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Thursday, 19 March 2020 10:22

MonitorMinor: maker claims it's for parental control, Kaspersky calls it stalkerware Featured

MonitorMinor: maker claims it's for parental control, Kaspersky calls it stalkerware Image by Shutterbug75 from Pixabay

A company that creates and sells software known as MonitorMinor has denied that the product falls into the category of stalkerware — which is used to track people — and only meant for use by parents who want to keep their children safe.

Security firm Kaspersky Lab had claimed in a blog post that MonitorMinor had too many features to be classed as a parental control app and was able to track too many services for it to be classified as such.

A MonitorMinor spokesperson told iTWire, in reply to a query, that the software had helped some parents in keeping their children away from drug use.

Kaspersky's Victor Chebyshev said the usual functionality of stalkerware was to transmit the victim's geolocation, adding that there were many such stalkerware apps with the creators often using geofencing technology.

This meant "a notification about the victim’s movements is sent only if they go beyond (or enter) a particular area. In some cases, functions to intercept SMS and call data (spyware that’s able to log them is much less common) are added to the geolocation transmission".

He pointed out, given that SMS was mostly used for receiving one-time passwords, this niche had been taken over by messenger apps which even facilitated business negotiations.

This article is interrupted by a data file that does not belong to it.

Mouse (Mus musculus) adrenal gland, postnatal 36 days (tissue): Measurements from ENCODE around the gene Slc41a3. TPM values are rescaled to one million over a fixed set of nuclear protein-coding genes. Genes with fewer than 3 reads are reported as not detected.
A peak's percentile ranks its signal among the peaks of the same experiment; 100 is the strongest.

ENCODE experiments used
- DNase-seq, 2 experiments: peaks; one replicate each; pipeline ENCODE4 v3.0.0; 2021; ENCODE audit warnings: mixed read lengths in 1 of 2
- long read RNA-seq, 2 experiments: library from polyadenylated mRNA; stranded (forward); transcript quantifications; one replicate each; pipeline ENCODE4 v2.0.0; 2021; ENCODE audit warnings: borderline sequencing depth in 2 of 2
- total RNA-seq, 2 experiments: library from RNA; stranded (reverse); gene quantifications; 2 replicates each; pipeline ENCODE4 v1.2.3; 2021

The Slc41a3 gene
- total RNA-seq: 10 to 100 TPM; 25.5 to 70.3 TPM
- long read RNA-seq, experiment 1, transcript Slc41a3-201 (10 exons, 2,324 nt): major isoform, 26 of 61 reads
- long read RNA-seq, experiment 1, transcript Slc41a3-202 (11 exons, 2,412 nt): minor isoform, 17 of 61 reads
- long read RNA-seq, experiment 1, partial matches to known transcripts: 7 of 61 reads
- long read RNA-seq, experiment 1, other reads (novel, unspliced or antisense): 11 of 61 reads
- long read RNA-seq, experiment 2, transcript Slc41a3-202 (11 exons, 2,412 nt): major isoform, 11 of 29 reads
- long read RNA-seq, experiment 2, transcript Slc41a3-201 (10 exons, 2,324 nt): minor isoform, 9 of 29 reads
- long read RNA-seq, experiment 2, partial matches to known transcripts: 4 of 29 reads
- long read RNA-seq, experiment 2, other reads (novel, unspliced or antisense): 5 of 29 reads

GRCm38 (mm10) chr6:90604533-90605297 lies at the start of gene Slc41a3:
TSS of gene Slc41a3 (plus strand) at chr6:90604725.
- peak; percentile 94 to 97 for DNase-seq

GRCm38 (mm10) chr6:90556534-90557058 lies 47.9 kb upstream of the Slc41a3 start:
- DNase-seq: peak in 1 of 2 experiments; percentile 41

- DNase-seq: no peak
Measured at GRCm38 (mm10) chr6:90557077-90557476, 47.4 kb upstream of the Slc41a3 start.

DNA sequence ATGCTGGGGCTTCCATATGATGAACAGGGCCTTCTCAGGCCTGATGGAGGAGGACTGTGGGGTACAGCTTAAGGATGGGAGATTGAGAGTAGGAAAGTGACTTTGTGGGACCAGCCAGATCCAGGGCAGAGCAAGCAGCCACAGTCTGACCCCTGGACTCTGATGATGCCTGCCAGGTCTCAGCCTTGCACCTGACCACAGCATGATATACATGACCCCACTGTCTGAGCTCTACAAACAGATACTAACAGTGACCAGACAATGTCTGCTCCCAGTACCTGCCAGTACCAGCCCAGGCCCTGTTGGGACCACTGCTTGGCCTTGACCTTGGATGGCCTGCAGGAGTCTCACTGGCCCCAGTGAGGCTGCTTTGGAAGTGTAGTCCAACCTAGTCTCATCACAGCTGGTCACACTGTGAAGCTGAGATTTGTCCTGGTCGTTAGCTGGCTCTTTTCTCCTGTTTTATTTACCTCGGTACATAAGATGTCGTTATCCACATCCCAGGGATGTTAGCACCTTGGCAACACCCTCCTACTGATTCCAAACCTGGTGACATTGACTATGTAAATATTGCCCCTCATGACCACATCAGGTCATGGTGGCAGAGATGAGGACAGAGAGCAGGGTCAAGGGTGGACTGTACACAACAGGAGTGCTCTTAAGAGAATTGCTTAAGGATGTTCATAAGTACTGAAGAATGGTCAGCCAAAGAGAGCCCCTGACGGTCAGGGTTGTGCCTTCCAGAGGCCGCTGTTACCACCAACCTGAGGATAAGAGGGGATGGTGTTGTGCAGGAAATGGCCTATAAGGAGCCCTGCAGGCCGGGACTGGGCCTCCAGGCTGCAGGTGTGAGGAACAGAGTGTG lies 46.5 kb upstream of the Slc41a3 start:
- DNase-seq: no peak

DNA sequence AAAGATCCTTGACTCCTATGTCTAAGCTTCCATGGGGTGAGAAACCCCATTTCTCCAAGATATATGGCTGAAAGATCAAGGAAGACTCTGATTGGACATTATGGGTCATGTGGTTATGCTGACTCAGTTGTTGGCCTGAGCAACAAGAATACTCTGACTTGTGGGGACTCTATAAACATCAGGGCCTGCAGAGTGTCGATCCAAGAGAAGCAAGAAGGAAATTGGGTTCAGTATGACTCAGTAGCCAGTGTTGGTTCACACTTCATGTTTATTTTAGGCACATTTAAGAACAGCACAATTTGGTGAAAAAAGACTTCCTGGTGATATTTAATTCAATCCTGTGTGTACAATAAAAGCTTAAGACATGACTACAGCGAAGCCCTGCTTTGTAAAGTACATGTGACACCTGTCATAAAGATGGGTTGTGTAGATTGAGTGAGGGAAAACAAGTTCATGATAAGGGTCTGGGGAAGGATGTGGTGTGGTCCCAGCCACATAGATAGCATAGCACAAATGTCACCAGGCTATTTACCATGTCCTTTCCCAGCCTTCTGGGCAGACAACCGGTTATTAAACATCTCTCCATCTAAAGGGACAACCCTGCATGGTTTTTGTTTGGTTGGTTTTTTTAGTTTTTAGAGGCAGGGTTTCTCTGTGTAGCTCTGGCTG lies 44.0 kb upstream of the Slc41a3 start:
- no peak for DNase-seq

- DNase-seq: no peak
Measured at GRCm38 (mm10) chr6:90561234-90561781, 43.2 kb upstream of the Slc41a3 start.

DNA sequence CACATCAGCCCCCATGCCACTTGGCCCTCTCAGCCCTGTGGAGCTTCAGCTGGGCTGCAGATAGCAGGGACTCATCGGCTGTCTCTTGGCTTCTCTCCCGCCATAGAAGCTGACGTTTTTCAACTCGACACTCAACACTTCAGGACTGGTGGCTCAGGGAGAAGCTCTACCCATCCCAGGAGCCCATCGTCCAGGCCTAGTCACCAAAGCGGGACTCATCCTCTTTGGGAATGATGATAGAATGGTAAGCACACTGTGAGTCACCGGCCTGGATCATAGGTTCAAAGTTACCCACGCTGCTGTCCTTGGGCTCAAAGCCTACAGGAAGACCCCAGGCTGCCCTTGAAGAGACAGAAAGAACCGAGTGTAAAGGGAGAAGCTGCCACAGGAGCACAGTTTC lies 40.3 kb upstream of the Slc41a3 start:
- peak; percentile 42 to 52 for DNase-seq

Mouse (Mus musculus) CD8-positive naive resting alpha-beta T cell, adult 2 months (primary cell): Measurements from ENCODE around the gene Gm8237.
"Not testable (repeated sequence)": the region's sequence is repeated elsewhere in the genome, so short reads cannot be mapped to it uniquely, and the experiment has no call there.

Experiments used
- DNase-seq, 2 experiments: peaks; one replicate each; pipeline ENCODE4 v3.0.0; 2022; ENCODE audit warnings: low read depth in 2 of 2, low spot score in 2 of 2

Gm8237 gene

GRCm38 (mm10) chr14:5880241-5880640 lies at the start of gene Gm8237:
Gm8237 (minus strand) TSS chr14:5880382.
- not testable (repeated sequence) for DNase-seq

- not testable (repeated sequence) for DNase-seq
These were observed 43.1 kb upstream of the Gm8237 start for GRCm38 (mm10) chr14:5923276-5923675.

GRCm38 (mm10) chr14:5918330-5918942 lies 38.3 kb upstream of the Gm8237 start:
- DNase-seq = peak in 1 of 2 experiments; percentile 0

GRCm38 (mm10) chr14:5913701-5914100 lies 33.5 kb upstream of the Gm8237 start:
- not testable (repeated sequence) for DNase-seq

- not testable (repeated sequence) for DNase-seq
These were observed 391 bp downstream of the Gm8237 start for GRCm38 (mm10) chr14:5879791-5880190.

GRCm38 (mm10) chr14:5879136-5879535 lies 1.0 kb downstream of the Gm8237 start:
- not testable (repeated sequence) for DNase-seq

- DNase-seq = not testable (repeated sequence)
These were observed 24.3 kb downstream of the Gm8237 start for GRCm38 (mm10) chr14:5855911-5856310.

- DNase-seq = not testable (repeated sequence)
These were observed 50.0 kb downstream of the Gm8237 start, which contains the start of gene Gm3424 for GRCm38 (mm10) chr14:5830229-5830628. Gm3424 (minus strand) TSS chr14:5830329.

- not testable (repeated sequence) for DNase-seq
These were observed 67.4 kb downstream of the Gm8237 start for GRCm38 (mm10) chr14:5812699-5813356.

"Moreover, they claim to be an alternative to 'traditional' voice communication. So any software with tracking/spying functionality worth its salt must be able to intercept data from messengers," he wrote. "The sample we found (assigned the verdict Monitor.AndroidOS.MonitorMinor.c) is a rare piece of monitoring software that could be used for stalking purposes that can do this."

He listed MonitorMinor as being able to gain full access to data in the following apps once its privileges were escalated:

  • LINE: Free Calls & Messages
  • Gmail
  • Zalo – Video Call
  • Instagram
  • Facebook
  • Kik
  • Hangouts
  • Viber
  • Hike News & Content
  • Skype
  • Snapchat
  • JusTalk

The MonitorMinor spokesperson said for installation of the app, one needed to have physical access to the mobile phone in question. One also needed to unlock the phone in order to install the application and remote installation was not possible. Further, before using a service, verification of email ID was mandatory.

But Chebyshev wrote: "When MonitorMinor acquires root access, it remounts the system partition from read-only to read/write mode, then copies itself to it, deletes itself from the user partition, and remounts it back to read-only mode.

"After this 'castling' move, the application cannot be removed using regular OS tools. Sure, the option to escalate privileges is not available on all devices, and without root one might assume that the software would be less effective. But not if it’s MonitorMinor."